Chiropractic: Taking a Swing at Tennis Elbow
By Sara Butler
When you go out on the tennis court, you may not be Roger Federer or Serena Williams, but you’re going through the same movements and putting your body through the same stress. Of course, when something goes wrong, tennis pros like Federer and Williams have teams of people to help. On the other hand, you’ve got your chiropractor. But you know what? He or she is your ace!
Any physical activity can lead to injury. The chiropractors at The Joint Chiropractic are your home court advantage in the battle against tennis elbow. Here’s how they can help if that backspin becomes a tailspin.
What is Tennis Elbow?
Tennis elbow impacts the tendons and muscles in your forearm that extend to your fingers and wrist, causing inflammation. It’s a repetitive strain injury that can result in symptoms that come on gradually such as:
- Pain in the elbow or forearm
- Burning sensation in the elbow
- Weak grip strength
Symptoms will be made worse if you try to:
- Make a fist
- Grip an object
- Open a door
- Shake hands
- Raise your hand
- Straighten your wrist
You don’t have to play tennis to get tennis elbow. In fact, any repetitive activity that involves gripping can lead to symptoms of tennis elbow. If you develop it, just tell everyone it’s a tennis injury that you and your buddy Novak Djokovic are working through together.
How the Chiropractor Helps
When you reach your break point and see the chiropractor for your tennis elbow, a thorough exam should establish what the problem is. Once that occurs, it’s likely you’ll be given stretches and exercises to do at home. These things should help, and can include:
- Wrist stretches - Extend your arm out in front of you with your palm down, then pull your fingers and hand back toward you using the other hand. Don’t go so far that you’re in pain, but you should feel a stretch as you hold it for 30 seconds, release, and repeat three more times.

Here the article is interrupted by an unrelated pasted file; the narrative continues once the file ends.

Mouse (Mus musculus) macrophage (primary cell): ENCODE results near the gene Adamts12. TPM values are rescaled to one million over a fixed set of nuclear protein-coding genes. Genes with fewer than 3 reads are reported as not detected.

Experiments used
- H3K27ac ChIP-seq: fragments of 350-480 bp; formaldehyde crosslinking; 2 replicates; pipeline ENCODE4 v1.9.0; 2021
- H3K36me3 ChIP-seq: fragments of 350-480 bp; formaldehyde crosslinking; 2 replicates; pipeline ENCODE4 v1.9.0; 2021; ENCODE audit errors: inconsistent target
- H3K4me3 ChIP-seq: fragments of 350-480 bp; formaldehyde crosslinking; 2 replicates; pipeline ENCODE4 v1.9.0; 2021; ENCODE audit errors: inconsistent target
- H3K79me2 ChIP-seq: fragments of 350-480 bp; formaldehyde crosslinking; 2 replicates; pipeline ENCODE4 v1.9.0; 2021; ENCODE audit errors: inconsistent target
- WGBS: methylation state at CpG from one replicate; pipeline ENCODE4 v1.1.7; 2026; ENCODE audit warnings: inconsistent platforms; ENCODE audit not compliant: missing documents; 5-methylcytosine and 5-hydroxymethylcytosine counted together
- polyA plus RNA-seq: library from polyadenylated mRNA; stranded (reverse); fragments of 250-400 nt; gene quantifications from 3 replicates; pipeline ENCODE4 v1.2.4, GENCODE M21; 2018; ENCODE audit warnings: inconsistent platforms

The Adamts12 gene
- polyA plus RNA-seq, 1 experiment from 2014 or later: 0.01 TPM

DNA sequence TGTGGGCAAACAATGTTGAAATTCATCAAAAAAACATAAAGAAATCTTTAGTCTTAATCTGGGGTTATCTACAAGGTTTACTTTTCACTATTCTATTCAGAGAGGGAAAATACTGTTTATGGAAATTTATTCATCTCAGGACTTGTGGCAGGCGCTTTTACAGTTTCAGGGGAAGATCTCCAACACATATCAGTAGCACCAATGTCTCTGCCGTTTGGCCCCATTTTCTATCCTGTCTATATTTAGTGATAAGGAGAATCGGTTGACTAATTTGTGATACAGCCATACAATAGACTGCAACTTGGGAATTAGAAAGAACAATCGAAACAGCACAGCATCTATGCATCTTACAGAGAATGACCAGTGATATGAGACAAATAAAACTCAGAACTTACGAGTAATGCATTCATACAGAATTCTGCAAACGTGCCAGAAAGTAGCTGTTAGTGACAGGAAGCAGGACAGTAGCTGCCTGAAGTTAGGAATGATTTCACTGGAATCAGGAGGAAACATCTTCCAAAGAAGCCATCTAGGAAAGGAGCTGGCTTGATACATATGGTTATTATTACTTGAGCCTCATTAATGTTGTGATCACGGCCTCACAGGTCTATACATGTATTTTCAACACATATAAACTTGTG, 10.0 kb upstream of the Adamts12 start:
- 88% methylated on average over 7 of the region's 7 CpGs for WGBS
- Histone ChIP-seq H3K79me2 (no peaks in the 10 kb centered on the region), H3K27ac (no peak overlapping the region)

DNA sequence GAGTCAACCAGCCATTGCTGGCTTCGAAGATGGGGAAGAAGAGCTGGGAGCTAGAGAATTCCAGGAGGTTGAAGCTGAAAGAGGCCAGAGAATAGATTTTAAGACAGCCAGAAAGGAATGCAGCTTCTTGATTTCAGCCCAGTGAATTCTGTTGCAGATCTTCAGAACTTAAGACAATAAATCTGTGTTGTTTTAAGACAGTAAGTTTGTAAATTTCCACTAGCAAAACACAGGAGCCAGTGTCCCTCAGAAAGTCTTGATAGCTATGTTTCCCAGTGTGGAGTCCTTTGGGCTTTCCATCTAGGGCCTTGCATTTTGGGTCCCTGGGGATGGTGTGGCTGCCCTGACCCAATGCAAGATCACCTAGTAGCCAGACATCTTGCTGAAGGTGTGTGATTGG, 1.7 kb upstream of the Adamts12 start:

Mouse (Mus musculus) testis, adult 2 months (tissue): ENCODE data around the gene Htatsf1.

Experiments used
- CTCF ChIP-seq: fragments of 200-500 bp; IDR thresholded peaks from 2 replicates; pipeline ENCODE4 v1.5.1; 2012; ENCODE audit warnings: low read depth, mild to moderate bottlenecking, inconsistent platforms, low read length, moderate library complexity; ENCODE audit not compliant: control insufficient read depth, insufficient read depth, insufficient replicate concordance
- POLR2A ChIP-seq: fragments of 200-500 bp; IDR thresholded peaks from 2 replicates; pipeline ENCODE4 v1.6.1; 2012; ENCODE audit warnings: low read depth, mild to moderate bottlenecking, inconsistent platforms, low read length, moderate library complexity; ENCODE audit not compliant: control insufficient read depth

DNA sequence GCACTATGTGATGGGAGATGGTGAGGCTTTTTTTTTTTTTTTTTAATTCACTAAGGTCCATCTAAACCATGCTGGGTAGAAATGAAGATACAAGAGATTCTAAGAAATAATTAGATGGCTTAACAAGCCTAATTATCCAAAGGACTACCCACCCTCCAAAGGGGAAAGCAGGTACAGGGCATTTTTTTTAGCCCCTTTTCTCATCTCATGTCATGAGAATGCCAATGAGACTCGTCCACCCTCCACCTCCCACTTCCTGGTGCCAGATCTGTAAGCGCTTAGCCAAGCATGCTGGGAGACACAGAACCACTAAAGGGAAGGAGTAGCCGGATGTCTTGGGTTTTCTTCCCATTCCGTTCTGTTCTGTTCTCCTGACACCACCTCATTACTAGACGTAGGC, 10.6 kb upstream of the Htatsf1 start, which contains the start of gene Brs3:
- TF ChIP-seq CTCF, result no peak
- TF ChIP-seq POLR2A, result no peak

- Wrist extension - Range of motion exercises are important when counteracting tennis elbow. Start with the elbow at a right angle, then place your hand palm-up on the table in front of you. Push your wrist up to lift it off the table, making sure to avoid pain in the process, and repeat 10 times. As you get better at this extension, you can work in some resistance by holding a water bottle, but make sure to check with the chiropractor first.
- Grip strengthening exercise - Get a stress ball or squishy ball and imagine John McEnroe’s head as you hold it in your hand and squeeze gently. Hold this for five seconds, release, and repeat 10 times.
- Strengthening - If you want to build up strength in your wrist, then you need to a do a little move the pros refer to as “the hammer.” Get an actual hammer and grip the handle as you hold your elbow at a 90-degree angle, resting it on the surface of a table. Next, rotate the hammer slowly toward your body, turning in a direction that brings your palm downward. Then, reverse the movement and rotate the hammer out and your palm up. Repeat 10 times.
Your chiropractor may advise you to modify your activities. It may be recommended you reduce the duration of the activity that is causing pain to help reduce the repetition. Instead of playing tennis later this month and next -- particularly May 21 to June 10 -- you may have to settle for watching the French Open, where the clay courts of Roland Garros will challenge anyone with a sore arm or poor stamina. But watching tennis can be pretty compelling, and the French Open has produced moments that are some of tennis’ most dramatic.
If you have questions about tennis elbow or suspect you may have it, the chiropractors at The Joint are great resources. They may not be able to help you with your faults -- or your double faults -- but they’ll show you the love that will help you to stay in the game!
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